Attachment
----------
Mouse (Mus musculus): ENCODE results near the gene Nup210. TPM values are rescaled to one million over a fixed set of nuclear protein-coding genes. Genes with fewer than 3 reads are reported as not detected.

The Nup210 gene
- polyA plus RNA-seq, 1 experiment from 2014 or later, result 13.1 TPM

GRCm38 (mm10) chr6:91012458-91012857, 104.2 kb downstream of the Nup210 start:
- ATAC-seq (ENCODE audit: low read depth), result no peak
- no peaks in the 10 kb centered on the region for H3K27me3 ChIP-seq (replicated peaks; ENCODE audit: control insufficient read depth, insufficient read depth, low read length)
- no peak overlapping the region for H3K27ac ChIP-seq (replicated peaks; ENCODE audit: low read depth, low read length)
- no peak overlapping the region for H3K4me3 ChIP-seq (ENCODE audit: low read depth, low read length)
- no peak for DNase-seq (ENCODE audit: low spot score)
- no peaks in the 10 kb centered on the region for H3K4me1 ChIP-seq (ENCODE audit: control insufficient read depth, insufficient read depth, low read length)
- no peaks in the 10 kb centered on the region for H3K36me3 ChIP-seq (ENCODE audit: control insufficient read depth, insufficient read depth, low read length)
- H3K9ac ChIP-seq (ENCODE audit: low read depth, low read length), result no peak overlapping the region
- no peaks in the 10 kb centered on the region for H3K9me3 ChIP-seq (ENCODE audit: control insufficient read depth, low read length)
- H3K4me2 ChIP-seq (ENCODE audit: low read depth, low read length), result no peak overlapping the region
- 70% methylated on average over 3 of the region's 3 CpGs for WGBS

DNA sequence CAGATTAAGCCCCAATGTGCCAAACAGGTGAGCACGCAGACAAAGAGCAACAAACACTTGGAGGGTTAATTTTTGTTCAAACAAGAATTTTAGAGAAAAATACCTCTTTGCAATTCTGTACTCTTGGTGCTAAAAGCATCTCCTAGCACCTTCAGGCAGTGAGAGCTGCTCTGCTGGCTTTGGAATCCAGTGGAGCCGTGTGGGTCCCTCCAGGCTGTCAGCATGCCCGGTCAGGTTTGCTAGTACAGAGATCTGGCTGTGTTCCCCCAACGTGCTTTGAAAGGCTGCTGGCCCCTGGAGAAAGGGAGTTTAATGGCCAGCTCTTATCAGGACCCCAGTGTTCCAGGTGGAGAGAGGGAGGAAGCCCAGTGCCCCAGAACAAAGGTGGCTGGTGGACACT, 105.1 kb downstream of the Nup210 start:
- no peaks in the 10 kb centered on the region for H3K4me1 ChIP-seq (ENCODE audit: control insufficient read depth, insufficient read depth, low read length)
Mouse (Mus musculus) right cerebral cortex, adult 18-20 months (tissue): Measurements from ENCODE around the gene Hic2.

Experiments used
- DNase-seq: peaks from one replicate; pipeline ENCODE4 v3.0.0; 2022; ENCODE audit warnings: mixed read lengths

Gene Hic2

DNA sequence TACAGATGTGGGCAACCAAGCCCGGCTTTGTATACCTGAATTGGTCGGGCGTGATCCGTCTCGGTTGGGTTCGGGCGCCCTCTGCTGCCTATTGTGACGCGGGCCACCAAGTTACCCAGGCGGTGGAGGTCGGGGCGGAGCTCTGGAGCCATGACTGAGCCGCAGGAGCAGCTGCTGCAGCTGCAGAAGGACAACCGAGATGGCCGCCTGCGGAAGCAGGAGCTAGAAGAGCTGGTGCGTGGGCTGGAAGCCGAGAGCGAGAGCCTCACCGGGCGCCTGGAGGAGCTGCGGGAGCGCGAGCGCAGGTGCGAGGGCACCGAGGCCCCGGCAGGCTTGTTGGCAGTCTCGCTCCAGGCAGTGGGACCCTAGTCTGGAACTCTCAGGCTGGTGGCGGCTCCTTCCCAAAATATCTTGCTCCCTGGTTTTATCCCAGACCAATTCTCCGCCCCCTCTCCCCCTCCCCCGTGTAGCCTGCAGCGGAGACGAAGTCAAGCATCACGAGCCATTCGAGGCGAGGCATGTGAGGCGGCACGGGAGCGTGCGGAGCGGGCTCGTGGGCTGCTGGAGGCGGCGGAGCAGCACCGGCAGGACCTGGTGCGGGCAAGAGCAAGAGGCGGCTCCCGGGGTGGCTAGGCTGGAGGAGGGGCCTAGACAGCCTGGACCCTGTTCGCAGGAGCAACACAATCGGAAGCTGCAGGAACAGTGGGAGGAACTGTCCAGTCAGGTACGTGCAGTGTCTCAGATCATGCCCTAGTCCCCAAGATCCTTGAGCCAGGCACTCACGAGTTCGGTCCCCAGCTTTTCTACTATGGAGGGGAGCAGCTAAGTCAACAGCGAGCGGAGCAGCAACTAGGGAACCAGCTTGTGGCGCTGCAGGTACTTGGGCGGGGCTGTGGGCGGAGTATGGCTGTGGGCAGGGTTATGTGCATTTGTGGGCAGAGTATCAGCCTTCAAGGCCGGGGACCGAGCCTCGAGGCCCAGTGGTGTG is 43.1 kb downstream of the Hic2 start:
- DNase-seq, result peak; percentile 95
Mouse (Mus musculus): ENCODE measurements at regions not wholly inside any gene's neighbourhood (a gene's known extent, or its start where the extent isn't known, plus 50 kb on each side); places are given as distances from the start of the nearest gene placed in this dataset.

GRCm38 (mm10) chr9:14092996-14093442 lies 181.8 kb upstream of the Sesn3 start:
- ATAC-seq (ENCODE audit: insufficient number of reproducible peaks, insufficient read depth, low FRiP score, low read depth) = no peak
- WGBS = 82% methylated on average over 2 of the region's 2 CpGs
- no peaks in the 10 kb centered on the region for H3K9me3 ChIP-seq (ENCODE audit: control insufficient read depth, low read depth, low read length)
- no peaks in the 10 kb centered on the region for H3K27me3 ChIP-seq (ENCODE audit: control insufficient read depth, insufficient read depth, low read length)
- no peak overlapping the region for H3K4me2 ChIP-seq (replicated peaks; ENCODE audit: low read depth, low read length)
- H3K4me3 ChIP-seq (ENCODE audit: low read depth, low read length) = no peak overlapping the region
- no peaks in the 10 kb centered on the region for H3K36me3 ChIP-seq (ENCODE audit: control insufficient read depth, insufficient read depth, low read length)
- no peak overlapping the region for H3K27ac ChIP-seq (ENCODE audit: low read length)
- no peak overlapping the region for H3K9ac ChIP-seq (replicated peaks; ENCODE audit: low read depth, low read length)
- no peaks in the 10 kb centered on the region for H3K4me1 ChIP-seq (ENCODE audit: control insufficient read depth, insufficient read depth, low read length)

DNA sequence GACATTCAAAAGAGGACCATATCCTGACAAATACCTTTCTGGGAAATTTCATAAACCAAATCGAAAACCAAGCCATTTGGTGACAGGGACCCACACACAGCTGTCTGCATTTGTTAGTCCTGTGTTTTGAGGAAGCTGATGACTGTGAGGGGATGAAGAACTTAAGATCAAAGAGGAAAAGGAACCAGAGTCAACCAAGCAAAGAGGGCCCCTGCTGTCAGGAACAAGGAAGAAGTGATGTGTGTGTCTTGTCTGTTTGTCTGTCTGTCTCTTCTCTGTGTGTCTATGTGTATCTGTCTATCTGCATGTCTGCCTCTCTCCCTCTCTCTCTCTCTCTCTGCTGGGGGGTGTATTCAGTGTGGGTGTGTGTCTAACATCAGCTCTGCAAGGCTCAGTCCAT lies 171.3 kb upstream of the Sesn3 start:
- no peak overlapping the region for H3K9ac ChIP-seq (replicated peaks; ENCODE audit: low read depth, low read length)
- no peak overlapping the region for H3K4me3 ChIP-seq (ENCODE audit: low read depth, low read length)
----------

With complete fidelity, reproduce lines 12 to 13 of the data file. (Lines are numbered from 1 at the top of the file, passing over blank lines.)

- H3K9ac ChIP-seq (ENCODE audit: low read depth, low read length), result no peak overlapping the region
- no peaks in the 10 kb centered on the region for H3K9me3 ChIP-seq (ENCODE audit: control insufficient read depth, low read length)